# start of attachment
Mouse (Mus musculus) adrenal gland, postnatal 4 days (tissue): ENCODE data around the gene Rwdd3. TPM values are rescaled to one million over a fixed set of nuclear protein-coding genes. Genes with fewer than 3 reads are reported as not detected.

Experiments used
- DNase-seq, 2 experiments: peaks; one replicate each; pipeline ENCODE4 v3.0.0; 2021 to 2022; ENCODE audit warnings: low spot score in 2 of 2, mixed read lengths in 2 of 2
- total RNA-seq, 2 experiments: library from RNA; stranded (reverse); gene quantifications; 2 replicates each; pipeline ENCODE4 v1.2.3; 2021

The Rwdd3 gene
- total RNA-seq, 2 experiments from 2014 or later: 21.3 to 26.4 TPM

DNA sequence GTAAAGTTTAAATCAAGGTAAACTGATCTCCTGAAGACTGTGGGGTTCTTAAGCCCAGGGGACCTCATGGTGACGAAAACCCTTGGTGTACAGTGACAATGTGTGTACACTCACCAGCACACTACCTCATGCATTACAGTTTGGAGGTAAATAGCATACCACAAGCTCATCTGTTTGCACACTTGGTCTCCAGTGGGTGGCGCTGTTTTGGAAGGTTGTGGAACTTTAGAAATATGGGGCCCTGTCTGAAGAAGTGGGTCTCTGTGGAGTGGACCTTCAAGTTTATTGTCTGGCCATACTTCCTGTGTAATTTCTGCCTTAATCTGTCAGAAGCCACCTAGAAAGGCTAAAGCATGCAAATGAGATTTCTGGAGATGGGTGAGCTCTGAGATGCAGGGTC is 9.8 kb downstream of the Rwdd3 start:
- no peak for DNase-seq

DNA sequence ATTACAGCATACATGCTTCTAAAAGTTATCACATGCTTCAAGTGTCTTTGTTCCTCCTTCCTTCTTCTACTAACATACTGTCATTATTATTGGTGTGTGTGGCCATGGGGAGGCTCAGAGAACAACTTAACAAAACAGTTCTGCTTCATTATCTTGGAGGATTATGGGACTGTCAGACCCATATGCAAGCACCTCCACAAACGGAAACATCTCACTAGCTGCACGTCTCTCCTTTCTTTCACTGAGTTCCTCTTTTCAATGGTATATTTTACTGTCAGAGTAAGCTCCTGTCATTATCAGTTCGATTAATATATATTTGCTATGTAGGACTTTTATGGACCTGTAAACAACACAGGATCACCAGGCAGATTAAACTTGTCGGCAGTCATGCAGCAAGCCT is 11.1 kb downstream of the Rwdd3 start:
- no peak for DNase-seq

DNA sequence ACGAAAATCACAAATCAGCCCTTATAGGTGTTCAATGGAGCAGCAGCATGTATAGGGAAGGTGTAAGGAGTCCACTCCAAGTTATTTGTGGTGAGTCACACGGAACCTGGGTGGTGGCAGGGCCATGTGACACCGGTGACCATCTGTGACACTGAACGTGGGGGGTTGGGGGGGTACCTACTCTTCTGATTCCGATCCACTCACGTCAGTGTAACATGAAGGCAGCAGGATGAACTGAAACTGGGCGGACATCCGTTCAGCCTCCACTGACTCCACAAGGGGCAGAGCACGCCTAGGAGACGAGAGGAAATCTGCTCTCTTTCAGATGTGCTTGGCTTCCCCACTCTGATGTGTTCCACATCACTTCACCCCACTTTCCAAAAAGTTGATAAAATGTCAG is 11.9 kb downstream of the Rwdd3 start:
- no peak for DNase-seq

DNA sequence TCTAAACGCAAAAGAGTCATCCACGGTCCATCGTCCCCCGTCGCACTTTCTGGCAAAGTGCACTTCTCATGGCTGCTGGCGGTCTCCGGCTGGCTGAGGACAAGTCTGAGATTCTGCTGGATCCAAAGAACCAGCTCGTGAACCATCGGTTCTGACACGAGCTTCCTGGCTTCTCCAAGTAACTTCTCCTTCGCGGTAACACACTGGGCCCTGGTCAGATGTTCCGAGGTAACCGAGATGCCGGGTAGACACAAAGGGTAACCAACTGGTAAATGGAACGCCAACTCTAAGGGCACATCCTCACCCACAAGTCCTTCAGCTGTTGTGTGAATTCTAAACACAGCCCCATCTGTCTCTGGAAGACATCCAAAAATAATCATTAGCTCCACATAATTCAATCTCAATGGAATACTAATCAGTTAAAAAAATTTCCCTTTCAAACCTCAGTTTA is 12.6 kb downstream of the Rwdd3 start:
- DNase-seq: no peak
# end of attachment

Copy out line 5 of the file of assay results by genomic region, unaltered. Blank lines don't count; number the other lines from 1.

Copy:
The Rwdd3 gene